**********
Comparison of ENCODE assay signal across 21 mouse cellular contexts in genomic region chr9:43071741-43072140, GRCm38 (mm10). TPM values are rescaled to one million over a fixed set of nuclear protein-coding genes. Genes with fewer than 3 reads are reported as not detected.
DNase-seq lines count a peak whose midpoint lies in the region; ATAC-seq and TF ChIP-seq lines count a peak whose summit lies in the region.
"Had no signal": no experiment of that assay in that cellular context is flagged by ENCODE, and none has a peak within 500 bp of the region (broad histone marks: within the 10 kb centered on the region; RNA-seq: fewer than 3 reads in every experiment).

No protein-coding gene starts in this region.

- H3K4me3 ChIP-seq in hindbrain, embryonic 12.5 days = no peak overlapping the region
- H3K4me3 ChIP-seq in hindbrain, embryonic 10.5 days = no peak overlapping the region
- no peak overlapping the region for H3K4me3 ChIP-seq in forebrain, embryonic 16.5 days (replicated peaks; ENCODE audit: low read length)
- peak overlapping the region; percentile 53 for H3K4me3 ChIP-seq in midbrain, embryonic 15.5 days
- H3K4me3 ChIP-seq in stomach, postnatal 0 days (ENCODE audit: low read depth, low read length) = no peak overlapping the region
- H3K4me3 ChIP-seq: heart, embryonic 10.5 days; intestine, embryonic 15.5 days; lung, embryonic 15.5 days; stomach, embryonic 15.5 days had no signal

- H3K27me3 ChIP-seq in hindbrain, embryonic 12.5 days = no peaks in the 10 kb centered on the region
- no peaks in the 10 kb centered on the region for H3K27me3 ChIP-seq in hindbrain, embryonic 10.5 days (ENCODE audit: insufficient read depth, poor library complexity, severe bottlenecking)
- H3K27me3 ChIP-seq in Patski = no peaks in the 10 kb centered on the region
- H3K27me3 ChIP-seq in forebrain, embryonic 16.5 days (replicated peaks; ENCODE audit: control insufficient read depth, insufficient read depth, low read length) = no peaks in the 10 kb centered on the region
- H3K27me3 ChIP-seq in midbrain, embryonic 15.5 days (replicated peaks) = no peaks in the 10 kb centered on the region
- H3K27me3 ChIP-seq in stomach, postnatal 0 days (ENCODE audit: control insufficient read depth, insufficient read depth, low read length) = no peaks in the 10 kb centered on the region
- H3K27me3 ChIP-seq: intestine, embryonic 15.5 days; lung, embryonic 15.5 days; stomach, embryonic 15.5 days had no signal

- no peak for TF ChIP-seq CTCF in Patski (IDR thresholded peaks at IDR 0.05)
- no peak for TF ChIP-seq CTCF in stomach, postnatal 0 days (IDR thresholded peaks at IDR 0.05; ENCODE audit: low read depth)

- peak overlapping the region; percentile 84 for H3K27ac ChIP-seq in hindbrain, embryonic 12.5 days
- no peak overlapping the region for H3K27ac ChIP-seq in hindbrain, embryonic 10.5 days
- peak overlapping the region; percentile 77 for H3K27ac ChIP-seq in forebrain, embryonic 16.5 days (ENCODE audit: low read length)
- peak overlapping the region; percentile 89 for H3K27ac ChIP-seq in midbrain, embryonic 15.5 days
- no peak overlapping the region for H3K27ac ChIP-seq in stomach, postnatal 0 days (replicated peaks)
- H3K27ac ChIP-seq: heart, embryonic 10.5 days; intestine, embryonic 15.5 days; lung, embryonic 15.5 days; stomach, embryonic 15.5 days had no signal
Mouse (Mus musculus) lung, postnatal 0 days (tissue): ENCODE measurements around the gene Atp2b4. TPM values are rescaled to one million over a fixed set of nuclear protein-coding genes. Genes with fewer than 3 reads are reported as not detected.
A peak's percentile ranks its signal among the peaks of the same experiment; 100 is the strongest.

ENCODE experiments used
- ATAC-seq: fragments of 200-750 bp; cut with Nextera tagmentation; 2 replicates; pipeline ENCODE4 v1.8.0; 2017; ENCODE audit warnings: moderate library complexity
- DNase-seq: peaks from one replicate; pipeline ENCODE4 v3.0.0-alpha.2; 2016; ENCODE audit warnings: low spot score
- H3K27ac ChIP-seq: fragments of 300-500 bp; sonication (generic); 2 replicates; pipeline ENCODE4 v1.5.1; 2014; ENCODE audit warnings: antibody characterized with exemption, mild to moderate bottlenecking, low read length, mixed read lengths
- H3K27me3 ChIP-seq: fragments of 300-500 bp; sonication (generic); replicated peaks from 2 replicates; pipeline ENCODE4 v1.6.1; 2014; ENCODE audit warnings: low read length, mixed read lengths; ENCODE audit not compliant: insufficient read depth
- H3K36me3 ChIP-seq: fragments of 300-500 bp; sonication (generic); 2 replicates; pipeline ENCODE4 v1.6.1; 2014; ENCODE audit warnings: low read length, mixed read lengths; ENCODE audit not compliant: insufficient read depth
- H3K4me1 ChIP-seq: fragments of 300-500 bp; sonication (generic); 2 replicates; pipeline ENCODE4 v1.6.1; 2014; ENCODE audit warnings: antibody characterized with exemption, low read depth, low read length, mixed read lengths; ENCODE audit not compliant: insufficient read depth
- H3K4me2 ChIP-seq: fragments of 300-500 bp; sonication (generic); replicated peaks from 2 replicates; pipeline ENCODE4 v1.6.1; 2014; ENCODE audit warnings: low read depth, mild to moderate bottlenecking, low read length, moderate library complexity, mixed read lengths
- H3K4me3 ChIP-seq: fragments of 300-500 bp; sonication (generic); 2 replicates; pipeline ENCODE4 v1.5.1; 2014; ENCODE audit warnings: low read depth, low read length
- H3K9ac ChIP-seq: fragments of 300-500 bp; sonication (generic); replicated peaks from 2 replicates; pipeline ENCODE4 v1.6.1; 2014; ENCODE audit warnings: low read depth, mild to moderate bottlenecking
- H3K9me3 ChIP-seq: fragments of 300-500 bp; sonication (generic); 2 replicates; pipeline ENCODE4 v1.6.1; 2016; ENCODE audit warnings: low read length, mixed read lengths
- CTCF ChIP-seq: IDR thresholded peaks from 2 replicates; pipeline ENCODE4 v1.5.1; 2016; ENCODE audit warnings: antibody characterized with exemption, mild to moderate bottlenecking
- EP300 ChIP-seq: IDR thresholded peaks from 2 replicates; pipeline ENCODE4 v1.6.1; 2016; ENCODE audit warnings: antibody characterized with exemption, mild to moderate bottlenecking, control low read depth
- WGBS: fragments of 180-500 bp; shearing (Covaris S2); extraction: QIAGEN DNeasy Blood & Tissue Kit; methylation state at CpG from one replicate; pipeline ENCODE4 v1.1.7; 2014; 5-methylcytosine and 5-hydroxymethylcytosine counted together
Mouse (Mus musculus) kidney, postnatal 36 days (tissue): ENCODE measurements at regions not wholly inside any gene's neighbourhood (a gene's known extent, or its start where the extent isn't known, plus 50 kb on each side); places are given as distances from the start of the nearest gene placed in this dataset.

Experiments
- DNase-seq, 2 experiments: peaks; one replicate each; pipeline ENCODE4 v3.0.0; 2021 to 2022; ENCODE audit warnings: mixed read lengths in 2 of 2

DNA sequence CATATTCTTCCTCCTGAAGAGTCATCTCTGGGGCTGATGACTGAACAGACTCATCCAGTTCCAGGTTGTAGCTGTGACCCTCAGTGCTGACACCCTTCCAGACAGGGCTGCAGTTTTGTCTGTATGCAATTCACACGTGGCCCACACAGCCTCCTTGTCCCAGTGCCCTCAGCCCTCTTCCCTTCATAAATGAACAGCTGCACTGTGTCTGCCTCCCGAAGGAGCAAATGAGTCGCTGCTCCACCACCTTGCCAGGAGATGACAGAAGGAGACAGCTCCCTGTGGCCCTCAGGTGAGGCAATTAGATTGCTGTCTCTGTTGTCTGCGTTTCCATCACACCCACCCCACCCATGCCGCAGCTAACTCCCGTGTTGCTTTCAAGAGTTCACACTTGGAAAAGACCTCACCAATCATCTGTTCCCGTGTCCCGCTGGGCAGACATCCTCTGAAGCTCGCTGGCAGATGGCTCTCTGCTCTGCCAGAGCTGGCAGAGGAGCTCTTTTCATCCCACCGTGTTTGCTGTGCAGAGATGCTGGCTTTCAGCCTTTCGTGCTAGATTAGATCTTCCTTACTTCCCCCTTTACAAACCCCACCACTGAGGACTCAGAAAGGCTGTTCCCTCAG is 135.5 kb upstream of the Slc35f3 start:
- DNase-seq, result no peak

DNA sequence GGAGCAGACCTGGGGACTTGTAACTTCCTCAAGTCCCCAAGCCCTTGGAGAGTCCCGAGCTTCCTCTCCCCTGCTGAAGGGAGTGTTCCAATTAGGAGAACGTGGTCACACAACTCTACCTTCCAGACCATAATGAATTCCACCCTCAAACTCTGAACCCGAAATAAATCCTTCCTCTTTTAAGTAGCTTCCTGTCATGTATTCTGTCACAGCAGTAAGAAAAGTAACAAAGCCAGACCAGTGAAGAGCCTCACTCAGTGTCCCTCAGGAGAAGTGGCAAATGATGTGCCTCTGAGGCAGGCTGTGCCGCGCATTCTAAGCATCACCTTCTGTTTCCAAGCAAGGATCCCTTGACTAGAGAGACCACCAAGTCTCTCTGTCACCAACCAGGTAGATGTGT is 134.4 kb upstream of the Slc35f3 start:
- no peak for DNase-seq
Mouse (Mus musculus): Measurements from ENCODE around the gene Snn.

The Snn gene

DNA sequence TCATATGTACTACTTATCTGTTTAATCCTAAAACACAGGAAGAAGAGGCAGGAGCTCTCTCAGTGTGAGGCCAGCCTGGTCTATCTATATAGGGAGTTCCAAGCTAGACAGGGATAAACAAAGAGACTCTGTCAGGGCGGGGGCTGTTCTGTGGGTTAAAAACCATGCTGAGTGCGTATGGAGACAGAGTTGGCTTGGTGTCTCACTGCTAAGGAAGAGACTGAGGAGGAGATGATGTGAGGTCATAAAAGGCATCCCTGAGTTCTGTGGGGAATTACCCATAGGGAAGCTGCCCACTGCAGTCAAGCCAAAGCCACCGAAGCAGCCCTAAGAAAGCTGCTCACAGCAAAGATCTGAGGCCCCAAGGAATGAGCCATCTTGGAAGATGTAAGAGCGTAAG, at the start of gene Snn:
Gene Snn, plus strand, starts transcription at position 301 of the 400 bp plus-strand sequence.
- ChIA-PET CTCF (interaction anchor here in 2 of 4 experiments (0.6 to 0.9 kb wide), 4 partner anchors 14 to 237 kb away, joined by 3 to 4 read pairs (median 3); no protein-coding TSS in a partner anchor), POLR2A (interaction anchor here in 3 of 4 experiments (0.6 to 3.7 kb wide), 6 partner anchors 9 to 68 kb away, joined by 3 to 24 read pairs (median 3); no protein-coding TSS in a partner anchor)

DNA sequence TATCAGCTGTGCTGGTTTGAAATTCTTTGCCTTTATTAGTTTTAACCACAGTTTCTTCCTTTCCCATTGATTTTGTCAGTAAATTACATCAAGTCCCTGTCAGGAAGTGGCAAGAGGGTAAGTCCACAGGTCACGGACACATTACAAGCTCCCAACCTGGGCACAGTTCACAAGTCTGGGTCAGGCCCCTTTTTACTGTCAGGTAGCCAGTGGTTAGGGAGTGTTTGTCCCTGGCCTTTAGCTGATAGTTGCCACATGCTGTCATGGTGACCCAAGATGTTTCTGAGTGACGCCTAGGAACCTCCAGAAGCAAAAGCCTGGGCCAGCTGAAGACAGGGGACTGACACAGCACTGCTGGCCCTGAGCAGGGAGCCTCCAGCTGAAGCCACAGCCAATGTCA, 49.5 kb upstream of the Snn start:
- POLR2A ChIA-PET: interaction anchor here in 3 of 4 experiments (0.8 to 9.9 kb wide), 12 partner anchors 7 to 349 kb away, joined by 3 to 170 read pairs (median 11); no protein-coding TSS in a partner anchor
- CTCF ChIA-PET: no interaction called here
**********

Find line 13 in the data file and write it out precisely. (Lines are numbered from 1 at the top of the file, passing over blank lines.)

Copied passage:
- H3K27me3 ChIP-seq in Patski = no peaks in the 10 kb centered on the region